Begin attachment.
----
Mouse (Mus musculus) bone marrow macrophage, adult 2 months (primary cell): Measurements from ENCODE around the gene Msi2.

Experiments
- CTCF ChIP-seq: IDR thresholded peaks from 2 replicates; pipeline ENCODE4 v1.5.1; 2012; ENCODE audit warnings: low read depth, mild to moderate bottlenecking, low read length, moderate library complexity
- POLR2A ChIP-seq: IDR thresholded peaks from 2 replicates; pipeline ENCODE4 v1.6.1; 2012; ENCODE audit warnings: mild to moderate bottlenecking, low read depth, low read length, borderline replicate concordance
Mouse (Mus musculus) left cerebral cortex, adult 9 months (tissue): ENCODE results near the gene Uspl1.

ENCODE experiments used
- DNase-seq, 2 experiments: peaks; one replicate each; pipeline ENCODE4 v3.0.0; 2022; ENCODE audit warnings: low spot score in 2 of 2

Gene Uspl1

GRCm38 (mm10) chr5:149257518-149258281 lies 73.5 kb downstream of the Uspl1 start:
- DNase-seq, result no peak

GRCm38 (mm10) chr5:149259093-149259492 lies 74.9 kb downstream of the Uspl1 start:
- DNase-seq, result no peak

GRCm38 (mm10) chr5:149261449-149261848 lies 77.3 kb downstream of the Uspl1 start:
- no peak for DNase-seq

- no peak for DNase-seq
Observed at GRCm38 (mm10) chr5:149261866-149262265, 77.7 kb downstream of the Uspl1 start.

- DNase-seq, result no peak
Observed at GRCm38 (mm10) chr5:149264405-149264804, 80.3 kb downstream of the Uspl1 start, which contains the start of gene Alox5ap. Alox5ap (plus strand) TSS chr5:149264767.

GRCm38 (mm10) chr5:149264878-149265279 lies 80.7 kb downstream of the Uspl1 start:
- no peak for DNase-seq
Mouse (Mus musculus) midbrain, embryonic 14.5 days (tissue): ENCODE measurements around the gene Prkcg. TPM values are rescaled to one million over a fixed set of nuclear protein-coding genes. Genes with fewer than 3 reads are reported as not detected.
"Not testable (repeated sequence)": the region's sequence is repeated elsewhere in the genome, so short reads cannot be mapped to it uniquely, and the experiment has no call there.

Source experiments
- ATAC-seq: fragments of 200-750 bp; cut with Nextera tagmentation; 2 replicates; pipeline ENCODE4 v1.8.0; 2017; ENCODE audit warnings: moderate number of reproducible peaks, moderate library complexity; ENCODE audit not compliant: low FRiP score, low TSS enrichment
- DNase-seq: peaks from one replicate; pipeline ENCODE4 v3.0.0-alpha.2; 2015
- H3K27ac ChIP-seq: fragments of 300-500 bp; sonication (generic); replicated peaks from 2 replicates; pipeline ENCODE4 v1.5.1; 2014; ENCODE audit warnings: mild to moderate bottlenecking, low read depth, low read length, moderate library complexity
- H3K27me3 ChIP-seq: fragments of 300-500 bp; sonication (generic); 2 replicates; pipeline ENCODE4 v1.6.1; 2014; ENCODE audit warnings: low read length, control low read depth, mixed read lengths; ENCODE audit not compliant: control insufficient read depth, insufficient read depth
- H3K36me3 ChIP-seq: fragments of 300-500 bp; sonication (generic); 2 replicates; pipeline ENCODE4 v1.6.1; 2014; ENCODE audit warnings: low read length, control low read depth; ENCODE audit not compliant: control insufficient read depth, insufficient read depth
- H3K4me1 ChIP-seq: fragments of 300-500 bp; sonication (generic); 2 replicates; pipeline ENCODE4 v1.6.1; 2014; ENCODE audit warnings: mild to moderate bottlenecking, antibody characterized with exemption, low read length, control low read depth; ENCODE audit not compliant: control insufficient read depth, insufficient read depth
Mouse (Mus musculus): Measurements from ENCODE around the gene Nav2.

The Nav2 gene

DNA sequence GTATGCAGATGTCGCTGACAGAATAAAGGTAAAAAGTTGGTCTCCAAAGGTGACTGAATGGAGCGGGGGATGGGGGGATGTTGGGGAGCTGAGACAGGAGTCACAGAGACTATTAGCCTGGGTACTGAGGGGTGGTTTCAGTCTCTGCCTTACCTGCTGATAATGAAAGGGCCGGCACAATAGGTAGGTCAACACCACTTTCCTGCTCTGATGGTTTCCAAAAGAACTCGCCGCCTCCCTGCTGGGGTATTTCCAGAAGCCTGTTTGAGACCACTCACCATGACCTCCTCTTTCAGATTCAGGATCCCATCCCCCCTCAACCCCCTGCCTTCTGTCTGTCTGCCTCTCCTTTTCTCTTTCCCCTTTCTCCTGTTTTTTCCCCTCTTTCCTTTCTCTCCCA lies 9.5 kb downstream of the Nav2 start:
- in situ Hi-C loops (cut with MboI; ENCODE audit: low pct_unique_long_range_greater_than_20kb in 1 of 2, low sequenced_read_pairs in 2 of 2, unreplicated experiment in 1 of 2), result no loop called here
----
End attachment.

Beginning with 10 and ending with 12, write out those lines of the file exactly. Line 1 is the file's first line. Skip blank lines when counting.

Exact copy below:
- DNase-seq, result no peak

GRCm38 (mm10) chr5:149259093-149259492 lies 74.9 kb downstream of the Uspl1 start:
- DNase-seq, result no peak